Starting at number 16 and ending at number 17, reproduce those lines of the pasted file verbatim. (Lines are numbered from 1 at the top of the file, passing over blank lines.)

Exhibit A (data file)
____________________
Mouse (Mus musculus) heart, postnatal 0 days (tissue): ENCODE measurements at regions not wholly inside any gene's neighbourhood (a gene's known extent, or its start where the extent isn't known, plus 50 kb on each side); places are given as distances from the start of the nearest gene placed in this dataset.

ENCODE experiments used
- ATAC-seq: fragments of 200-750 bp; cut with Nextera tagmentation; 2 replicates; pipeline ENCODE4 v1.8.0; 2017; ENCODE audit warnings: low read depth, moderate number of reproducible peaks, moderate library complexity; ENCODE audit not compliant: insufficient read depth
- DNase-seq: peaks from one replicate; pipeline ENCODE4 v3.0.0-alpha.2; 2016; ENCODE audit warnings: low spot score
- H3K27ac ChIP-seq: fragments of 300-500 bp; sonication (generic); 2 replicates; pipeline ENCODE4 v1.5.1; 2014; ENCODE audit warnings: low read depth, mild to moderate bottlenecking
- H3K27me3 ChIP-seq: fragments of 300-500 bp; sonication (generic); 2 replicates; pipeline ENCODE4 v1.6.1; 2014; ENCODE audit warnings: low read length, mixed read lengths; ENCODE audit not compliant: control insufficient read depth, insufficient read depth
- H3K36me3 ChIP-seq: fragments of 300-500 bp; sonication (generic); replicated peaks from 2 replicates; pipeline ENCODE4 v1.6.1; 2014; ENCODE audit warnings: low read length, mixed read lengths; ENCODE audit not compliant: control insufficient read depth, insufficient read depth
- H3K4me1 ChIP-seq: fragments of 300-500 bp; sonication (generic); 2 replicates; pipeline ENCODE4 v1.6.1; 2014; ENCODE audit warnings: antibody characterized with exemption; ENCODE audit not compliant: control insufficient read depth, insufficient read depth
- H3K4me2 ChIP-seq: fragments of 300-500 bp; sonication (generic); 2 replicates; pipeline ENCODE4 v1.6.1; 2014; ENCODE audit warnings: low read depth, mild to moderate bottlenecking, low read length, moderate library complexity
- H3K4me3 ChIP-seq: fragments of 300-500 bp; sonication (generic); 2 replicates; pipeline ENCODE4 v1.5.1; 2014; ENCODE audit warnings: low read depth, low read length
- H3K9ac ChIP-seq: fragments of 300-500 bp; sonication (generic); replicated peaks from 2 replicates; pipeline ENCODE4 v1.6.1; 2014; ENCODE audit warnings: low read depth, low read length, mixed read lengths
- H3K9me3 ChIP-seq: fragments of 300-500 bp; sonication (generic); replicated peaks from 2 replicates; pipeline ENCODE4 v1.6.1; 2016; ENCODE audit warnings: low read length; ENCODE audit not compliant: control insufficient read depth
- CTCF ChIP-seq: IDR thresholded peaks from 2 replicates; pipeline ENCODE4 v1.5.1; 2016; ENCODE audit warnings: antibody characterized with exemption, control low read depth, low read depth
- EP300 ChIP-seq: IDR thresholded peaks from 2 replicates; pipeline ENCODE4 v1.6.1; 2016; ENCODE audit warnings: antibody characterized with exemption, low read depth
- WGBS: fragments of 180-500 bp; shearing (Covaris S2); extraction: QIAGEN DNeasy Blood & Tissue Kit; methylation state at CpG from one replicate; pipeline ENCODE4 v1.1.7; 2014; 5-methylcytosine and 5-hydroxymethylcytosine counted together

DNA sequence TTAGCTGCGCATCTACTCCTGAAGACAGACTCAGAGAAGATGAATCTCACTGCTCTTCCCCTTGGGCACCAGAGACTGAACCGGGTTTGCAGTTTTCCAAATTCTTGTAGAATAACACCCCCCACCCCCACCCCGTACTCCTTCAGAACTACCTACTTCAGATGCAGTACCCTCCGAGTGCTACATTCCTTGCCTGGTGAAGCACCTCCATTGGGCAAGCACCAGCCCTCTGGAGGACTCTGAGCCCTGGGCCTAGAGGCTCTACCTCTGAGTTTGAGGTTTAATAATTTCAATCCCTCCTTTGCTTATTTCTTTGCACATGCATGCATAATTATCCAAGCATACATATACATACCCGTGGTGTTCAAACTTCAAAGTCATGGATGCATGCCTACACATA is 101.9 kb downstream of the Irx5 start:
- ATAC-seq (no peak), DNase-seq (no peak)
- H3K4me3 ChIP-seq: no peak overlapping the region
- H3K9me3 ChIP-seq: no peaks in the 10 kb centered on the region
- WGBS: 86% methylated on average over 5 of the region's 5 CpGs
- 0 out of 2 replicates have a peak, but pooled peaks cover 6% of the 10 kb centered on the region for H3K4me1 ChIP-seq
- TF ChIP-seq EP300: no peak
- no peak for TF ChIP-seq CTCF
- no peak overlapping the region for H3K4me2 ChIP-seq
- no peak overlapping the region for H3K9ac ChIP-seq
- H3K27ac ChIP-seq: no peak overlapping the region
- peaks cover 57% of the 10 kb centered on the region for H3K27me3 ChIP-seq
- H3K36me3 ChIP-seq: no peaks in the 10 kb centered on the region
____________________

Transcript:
DNA sequence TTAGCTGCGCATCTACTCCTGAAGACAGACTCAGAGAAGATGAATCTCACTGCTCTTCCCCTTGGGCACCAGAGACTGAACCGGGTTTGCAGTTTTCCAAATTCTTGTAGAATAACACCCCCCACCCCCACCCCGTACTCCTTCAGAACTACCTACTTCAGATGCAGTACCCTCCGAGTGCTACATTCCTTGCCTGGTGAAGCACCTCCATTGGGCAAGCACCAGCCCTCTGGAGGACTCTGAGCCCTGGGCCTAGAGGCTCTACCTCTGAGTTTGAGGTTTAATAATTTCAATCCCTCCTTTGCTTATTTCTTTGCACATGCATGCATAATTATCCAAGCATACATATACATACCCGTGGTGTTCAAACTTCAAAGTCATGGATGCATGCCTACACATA is 101.9 kb downstream of the Irx5 start:
- ATAC-seq (no peak), DNase-seq (no peak)